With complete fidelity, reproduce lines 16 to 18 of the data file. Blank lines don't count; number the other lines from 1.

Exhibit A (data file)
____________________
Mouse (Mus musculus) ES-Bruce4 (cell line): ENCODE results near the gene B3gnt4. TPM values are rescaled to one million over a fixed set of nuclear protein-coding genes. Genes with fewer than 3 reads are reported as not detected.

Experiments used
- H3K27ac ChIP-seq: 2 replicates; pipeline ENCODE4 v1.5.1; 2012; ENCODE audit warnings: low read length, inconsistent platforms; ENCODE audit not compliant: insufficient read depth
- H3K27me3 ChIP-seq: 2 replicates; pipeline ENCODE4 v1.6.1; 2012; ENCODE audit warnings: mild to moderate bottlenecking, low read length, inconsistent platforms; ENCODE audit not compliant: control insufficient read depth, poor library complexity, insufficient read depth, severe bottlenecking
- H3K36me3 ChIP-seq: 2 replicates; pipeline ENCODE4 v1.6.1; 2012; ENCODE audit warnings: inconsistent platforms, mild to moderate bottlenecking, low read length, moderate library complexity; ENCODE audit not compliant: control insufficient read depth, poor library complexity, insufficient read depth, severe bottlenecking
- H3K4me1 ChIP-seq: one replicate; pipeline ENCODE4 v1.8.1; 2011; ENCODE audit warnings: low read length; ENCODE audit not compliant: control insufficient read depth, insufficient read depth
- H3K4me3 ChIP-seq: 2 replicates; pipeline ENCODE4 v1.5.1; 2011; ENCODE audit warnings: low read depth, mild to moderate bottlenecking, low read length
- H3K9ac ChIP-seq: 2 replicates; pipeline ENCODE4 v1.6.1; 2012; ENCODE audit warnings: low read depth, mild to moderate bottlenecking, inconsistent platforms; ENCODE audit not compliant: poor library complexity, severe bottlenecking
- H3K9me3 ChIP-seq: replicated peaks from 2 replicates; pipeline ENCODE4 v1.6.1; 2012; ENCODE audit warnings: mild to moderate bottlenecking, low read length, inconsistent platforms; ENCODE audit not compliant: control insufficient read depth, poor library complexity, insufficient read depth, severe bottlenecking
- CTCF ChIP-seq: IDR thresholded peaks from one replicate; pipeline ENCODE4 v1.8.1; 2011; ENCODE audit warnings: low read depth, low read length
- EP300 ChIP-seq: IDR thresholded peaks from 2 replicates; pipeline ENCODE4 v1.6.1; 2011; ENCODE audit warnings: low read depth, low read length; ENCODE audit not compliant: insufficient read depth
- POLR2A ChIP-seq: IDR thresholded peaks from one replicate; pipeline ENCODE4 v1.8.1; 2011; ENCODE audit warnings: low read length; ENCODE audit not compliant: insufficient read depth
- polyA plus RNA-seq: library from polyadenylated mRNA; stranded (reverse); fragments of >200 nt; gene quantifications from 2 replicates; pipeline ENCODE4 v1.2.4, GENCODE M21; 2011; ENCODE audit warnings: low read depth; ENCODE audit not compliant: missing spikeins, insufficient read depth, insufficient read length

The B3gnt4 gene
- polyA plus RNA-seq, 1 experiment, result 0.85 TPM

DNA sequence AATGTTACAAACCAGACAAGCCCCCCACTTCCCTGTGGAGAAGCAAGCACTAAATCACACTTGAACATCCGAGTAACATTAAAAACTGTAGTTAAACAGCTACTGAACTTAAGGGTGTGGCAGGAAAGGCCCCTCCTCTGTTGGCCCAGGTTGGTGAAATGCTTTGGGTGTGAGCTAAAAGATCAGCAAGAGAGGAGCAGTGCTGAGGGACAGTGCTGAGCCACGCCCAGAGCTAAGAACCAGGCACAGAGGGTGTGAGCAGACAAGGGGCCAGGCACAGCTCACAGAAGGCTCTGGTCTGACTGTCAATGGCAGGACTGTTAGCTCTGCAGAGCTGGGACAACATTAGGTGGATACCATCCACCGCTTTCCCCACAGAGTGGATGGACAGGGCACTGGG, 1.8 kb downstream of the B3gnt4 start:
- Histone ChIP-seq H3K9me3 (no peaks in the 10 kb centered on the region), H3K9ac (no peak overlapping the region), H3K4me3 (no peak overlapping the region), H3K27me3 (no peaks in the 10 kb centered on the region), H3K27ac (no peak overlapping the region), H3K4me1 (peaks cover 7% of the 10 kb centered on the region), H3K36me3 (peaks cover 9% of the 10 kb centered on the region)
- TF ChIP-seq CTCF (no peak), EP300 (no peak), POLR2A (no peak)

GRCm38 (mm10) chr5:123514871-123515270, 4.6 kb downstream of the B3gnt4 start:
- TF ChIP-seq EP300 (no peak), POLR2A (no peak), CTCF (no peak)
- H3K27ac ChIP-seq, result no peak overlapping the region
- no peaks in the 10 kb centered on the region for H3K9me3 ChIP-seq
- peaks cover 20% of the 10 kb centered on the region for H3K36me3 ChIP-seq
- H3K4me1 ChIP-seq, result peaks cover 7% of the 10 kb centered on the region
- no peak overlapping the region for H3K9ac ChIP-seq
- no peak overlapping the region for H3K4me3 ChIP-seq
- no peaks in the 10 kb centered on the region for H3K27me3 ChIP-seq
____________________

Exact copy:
DNA sequence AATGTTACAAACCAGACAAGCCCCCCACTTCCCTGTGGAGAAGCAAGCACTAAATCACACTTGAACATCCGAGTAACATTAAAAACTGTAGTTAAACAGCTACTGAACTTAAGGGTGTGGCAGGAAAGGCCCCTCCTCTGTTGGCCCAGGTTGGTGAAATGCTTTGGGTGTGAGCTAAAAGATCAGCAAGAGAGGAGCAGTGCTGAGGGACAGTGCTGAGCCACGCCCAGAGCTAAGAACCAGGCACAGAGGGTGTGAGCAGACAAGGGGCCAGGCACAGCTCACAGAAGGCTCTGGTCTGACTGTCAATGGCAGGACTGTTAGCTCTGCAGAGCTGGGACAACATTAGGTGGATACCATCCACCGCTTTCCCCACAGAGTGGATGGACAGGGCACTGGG, 1.8 kb downstream of the B3gnt4 start:
- Histone ChIP-seq H3K9me3 (no peaks in the 10 kb centered on the region), H3K9ac (no peak overlapping the region), H3K4me3 (no peak overlapping the region), H3K27me3 (no peaks in the 10 kb centered on the region), H3K27ac (no peak overlapping the region), H3K4me1 (peaks cover 7% of the 10 kb centered on the region), H3K36me3 (peaks cover 9% of the 10 kb centered on the region)
- TF ChIP-seq CTCF (no peak), EP300 (no peak), POLR2A (no peak)